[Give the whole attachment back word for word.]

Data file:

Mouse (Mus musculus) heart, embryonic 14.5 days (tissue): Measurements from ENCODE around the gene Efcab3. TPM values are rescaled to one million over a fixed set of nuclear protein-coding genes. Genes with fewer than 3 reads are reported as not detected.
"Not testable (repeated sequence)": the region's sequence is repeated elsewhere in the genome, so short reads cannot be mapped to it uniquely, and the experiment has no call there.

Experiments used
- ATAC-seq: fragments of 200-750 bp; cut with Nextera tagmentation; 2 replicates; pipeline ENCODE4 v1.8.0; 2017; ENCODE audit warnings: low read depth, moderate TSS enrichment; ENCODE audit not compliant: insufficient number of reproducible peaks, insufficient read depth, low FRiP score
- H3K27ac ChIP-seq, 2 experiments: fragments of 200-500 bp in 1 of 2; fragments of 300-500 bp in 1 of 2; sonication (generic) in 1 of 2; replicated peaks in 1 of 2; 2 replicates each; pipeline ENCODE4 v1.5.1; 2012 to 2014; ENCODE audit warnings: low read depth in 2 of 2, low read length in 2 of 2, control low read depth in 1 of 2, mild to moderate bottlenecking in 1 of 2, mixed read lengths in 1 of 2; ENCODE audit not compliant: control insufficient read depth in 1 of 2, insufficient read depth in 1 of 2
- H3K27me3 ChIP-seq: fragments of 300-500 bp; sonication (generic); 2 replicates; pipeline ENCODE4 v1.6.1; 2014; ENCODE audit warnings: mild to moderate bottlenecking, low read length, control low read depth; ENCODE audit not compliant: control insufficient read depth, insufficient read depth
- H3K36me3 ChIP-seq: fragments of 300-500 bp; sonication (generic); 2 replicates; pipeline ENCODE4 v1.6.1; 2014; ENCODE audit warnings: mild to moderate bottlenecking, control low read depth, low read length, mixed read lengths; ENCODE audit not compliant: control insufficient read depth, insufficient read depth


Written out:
Mouse (Mus musculus) heart, embryonic 14.5 days (tissue): Measurements from ENCODE around the gene Efcab3. TPM values are rescaled to one million over a fixed set of nuclear protein-coding genes. Genes with fewer than 3 reads are reported as not detected.
"Not testable (repeated sequence)": the region's sequence is repeated elsewhere in the genome, so short reads cannot be mapped to it uniquely, and the experiment has no call there.

Experiments used
- ATAC-seq: fragments of 200-750 bp; cut with Nextera tagmentation; 2 replicates; pipeline ENCODE4 v1.8.0; 2017; ENCODE audit warnings: low read depth, moderate TSS enrichment; ENCODE audit not compliant: insufficient number of reproducible peaks, insufficient read depth, low FRiP score
- H3K27ac ChIP-seq, 2 experiments: fragments of 200-500 bp in 1 of 2; fragments of 300-500 bp in 1 of 2; sonication (generic) in 1 of 2; replicated peaks in 1 of 2; 2 replicates each; pipeline ENCODE4 v1.5.1; 2012 to 2014; ENCODE audit warnings: low read depth in 2 of 2, low read length in 2 of 2, control low read depth in 1 of 2, mild to moderate bottlenecking in 1 of 2, mixed read lengths in 1 of 2; ENCODE audit not compliant: control insufficient read depth in 1 of 2, insufficient read depth in 1 of 2
- H3K27me3 ChIP-seq: fragments of 300-500 bp; sonication (generic); 2 replicates; pipeline ENCODE4 v1.6.1; 2014; ENCODE audit warnings: mild to moderate bottlenecking, low read length, control low read depth; ENCODE audit not compliant: control insufficient read depth, insufficient read depth
- H3K36me3 ChIP-seq: fragments of 300-500 bp; sonication (generic); 2 replicates; pipeline ENCODE4 v1.6.1; 2014; ENCODE audit warnings: mild to moderate bottlenecking, control low read depth, low read length, mixed read lengths; ENCODE audit not compliant: control insufficient read depth, insufficient read depth